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Integration essential to affordable GPS

Posted: 01 Sep 2002 ?? ?Print Version ?Bookmark and Share

Keywords:gps receiver? telematics processor? rf front-end? automotive electronics? single ic gps?

The important features that a telematics system should include are position awareness, two-way communications ability, and speech recognition.

In most current designs of telematics units, these separate functions are performed by separate modules. For example, a GPS module usually connects to a main processor by a serial interface. The main processor fuses the GPS data with information from other motion sensors, such as the vehicle's odometer and a gyro or compass to produce a robust position in both the presence and absence of GPS signals. The GPS module, as well as the main processor, has its own reference oscillator, RAM, ROM, and CPU.

There is an opportunity to reduce costs by integrating the GPS and dead-reckoning processing onto a single IC. For example, Philips' SAF3100 Telematics Processor combines most of the essential functions required for telematics into a single IC.

To complete a basic telematics system, an RF front-end for the GPS system has to be added as well as a cellphone module suited to the type of network required (CDMA, PCS) plus antennas for the GPS and cellphone as well as controlling software.

Even with GPS and dead-reckoning functions running, a good proportion of the ICs resources, such as the CPU cycles, embedded RAM, and battery-backed RAM, should be kept free for application software to be integrated with the drivers, otherwise, the system simply becomes an overpriced GPS sensor. However, if there is sufficient spare capacity, this IC can function as, for example, the central processor of a midrange or high-end car radio, while still carrying out its positioning and communications functions.

With integration, there is less duplication of components, such as crystals, and more economy of scale by rolling all the RAM and ROM together, smaller PCB footprint and greater reliability in service because there are fewer interconnects and solder joints.

Normally, a GPS receiver for automotive use is a tracking receiver - that is, it continually receives and decodes GPS signals, tracking as many satellites as are visible or as many as it has channel hardware to track. It uses the orbital parameters (ephemeris) of each tracked satellite to calculate the receiver's position. Such a receiver is a collaboration between a hardware and software part.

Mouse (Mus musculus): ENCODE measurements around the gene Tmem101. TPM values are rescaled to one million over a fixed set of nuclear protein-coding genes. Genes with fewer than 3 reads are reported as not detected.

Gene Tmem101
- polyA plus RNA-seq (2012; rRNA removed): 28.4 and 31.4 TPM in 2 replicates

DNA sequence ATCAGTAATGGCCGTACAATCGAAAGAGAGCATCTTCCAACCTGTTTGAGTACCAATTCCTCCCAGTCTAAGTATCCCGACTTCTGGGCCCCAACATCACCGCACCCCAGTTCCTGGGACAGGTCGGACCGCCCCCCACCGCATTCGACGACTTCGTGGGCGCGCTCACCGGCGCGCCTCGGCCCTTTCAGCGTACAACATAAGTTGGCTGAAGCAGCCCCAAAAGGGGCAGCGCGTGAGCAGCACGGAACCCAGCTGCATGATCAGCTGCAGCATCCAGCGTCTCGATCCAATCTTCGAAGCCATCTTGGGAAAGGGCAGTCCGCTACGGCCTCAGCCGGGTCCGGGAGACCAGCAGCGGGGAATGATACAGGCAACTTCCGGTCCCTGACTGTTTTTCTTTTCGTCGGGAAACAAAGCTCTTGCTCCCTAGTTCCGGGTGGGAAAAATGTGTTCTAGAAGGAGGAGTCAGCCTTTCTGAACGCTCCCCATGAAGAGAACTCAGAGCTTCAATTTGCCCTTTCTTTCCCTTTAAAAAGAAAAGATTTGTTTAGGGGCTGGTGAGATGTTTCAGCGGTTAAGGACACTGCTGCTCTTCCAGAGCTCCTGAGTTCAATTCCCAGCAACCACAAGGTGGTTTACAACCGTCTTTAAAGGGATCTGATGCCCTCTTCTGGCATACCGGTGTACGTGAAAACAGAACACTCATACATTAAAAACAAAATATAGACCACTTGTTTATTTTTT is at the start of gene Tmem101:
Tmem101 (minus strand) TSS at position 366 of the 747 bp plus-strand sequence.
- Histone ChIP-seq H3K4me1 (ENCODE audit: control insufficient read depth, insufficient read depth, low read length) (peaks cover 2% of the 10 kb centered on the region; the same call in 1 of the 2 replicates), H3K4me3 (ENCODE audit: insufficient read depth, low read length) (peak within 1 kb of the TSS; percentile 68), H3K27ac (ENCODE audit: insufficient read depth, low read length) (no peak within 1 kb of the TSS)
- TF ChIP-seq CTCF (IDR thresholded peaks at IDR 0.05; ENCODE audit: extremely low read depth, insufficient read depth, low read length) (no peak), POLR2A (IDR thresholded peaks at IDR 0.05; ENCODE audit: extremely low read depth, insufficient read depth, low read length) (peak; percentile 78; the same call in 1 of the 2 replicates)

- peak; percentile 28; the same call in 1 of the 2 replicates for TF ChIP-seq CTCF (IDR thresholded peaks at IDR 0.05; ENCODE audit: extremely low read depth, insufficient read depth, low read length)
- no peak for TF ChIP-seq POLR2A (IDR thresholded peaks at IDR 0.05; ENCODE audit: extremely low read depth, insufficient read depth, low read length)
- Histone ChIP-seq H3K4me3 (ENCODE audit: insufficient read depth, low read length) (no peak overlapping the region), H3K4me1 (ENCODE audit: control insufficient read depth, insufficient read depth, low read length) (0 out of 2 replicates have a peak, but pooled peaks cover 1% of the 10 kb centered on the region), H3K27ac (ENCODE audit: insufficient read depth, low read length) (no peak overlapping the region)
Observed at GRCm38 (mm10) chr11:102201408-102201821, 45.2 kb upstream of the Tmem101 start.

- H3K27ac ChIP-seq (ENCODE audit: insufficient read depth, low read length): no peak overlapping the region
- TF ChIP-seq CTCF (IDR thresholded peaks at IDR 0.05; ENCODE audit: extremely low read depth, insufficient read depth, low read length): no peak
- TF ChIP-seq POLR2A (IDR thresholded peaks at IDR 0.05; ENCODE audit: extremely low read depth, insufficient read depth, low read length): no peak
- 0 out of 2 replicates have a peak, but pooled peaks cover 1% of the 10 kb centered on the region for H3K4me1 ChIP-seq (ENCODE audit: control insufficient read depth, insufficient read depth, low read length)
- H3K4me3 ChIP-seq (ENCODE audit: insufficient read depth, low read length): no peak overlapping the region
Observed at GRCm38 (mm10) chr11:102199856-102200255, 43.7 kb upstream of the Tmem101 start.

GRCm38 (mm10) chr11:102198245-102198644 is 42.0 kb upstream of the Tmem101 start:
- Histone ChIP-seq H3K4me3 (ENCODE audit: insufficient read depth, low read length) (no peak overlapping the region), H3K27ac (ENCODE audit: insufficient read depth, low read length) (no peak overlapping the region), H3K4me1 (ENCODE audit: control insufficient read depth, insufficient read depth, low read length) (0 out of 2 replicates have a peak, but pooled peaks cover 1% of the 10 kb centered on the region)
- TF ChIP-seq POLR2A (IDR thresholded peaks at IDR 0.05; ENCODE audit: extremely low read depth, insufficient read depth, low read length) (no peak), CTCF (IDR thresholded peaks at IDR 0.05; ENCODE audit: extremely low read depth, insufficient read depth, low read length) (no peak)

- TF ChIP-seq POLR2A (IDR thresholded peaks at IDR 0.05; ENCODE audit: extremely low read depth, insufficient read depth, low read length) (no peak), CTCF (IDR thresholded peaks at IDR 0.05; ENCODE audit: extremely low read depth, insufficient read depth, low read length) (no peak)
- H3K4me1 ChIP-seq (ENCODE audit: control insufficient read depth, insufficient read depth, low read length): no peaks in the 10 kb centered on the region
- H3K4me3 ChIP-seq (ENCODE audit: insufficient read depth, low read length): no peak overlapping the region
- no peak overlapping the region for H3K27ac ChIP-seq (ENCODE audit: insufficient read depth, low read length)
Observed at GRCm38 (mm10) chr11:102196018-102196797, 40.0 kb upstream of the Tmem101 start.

The hardware part usually operates at RF, IF, and the 1.023MHz GPS chip rate, whereas the software part operates at a scale of 1kHz or slower. The dividing line between hardware and software can be moved in either direction. If less hardware is used, then the receiver should be less expensive (lower total silicon area), but the software will need to function at a higher rate, making the problems of integrating application-layer control code more difficult.

If more hardware is used, the silicon area, and therefore cost, increases but the software task becomes easier, such that a smaller, simpler CPU might be used. A common compromise is to use hardware for the RF and IF sections, and to implement correlators and their associated integrators in hardware. The correlator outputs are then read by software at intervals of 1 millisecond (or longer) and the control loops are closed by software. All the higher-level functions - data extraction, decoding and checking, position and time calculation--are done purely in software.

Fortunately, most application software running on this type of platform is designed to run user interfaces and thus, is keyed to human response times. As a result, a latency of a few hundred microseconds is not usually noticed.

- Torsten Lehmann

Product Marketing Manager, Navigation/Telematics

Philips Semiconductors





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